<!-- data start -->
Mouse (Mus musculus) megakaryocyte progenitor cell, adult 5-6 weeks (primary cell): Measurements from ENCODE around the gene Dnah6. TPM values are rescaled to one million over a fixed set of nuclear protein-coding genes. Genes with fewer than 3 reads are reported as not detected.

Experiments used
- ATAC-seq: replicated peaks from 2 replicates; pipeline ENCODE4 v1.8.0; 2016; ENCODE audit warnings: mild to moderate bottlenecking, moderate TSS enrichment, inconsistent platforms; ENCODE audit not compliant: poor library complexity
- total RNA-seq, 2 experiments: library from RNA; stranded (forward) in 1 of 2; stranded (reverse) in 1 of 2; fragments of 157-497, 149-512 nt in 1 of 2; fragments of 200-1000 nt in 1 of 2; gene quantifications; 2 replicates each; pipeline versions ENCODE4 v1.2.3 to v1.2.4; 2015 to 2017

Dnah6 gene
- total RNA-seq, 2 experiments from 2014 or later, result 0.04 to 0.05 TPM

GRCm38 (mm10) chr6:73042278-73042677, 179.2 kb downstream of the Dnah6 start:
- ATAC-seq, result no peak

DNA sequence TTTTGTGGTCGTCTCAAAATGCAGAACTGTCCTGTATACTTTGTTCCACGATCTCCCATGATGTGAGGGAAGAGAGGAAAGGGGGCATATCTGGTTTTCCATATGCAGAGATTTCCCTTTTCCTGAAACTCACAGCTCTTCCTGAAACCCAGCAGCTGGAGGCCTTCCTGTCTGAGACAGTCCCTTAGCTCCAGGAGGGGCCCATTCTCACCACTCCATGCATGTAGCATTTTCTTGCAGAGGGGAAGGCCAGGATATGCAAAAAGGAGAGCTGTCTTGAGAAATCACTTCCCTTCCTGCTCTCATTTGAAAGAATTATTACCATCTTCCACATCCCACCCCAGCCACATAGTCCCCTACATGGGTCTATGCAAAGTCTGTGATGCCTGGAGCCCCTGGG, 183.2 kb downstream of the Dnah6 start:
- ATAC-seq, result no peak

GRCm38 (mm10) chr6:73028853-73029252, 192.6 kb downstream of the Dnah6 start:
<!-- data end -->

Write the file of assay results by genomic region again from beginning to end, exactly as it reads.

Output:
Mouse (Mus musculus) megakaryocyte progenitor cell, adult 5-6 weeks (primary cell): Measurements from ENCODE around the gene Dnah6. TPM values are rescaled to one million over a fixed set of nuclear protein-coding genes. Genes with fewer than 3 reads are reported as not detected.

Experiments used
- ATAC-seq: replicated peaks from 2 replicates; pipeline ENCODE4 v1.8.0; 2016; ENCODE audit warnings: mild to moderate bottlenecking, moderate TSS enrichment, inconsistent platforms; ENCODE audit not compliant: poor library complexity
- total RNA-seq, 2 experiments: library from RNA; stranded (forward) in 1 of 2; stranded (reverse) in 1 of 2; fragments of 157-497, 149-512 nt in 1 of 2; fragments of 200-1000 nt in 1 of 2; gene quantifications; 2 replicates each; pipeline versions ENCODE4 v1.2.3 to v1.2.4; 2015 to 2017

Dnah6 gene
- total RNA-seq, 2 experiments from 2014 or later, result 0.04 to 0.05 TPM

GRCm38 (mm10) chr6:73042278-73042677, 179.2 kb downstream of the Dnah6 start:
- ATAC-seq, result no peak

DNA sequence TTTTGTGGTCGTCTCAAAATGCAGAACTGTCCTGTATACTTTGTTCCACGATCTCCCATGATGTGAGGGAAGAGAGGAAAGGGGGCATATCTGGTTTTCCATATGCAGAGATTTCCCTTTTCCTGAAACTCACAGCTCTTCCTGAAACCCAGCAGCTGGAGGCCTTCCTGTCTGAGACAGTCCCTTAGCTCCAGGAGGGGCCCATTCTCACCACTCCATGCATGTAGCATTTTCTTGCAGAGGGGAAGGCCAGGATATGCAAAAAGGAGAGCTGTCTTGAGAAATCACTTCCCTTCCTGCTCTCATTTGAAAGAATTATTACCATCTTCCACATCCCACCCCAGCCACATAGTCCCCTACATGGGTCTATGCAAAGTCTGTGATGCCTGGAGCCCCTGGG, 183.2 kb downstream of the Dnah6 start:
- ATAC-seq, result no peak

GRCm38 (mm10) chr6:73028853-73029252, 192.6 kb downstream of the Dnah6 start: